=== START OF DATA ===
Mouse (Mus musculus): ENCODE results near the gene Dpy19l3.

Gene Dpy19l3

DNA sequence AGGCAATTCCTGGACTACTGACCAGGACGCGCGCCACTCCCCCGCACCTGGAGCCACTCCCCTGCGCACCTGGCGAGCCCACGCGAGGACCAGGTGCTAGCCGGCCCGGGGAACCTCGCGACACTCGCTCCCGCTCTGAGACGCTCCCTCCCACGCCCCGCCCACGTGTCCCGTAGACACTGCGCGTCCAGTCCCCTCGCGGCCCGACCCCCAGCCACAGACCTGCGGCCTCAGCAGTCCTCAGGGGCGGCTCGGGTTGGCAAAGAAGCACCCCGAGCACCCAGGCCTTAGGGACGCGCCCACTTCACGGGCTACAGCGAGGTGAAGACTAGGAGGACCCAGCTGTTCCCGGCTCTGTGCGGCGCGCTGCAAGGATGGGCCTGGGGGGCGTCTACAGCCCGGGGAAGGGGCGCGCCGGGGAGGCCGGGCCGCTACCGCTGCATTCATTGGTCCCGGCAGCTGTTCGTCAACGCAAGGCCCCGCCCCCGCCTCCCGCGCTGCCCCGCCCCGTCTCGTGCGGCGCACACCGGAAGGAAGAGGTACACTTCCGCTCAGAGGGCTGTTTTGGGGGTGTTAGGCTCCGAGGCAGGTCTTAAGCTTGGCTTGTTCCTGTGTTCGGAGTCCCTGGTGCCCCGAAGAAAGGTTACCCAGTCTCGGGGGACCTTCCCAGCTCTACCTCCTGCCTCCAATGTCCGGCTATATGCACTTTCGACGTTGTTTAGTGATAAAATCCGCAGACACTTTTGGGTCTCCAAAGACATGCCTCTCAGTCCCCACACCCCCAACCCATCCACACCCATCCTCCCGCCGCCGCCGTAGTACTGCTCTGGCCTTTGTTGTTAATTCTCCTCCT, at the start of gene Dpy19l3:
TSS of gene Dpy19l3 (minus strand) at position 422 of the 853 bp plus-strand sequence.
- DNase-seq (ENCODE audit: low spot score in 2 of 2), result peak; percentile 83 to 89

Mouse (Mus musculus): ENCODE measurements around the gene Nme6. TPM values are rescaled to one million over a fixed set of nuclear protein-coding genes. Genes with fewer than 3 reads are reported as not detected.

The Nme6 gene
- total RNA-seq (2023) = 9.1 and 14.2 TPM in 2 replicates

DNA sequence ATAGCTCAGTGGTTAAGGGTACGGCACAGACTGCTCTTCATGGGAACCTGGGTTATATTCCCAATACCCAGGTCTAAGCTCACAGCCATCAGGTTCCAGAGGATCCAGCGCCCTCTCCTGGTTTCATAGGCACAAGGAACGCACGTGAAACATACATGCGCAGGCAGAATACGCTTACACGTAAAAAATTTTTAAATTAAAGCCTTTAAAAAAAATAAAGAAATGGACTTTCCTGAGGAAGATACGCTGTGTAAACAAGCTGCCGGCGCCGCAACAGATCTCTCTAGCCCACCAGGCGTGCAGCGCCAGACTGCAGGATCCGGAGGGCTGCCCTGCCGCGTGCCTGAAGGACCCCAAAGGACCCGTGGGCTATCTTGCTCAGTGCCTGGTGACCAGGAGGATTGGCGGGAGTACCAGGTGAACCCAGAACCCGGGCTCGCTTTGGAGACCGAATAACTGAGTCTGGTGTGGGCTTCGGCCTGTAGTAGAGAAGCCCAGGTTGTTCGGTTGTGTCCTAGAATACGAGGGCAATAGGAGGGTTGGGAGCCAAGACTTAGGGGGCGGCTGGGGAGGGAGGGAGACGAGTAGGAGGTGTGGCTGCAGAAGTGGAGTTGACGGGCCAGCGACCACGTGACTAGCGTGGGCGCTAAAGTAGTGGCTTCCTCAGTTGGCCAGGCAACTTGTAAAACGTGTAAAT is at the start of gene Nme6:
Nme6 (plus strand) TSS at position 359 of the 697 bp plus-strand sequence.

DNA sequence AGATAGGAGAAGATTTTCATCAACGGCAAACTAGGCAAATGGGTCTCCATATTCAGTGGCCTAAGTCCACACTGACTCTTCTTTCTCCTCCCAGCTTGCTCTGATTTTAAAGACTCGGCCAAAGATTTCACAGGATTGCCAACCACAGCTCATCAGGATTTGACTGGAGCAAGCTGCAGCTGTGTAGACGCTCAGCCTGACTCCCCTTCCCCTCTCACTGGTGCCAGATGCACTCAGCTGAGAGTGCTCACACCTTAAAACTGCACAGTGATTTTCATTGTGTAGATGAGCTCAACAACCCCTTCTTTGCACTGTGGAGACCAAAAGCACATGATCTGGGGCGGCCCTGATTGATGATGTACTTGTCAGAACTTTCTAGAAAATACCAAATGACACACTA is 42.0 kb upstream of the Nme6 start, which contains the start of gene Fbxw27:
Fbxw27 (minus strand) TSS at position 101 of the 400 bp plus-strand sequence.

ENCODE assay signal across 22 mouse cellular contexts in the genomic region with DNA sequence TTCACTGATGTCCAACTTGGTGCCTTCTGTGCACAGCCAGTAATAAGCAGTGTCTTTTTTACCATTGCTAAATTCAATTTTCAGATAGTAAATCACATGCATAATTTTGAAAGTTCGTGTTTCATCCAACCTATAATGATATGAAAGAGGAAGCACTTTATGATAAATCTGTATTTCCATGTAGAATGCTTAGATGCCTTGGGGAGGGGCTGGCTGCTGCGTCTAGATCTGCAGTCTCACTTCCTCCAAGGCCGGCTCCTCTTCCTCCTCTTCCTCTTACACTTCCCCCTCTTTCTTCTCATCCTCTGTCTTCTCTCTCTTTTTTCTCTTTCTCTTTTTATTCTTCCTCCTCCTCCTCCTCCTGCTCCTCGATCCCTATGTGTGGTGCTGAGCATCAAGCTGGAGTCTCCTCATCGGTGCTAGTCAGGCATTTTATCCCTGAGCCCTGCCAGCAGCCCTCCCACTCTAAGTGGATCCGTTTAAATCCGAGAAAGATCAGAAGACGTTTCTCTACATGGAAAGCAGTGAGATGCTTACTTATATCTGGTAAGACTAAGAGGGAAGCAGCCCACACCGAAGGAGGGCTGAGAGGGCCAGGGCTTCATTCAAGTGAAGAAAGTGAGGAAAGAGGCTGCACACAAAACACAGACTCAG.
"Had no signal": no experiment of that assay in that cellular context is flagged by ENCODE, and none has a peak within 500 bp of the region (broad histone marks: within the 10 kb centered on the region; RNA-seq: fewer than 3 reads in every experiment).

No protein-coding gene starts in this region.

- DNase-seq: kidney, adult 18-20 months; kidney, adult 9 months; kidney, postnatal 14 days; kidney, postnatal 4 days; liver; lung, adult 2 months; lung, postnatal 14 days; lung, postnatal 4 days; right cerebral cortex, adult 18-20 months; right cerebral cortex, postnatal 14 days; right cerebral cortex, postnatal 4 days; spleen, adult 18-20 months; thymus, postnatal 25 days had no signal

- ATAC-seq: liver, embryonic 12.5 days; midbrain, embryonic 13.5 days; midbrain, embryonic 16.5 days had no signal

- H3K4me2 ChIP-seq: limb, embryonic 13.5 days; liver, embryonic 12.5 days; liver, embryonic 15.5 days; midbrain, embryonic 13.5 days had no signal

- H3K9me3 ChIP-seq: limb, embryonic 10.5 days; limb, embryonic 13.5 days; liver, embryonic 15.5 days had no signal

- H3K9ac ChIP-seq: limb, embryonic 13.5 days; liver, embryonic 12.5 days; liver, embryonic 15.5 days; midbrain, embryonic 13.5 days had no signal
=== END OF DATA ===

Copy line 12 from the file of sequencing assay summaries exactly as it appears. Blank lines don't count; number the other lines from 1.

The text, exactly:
Fbxw27 (minus strand) TSS at position 101 of the 400 bp plus-strand sequence.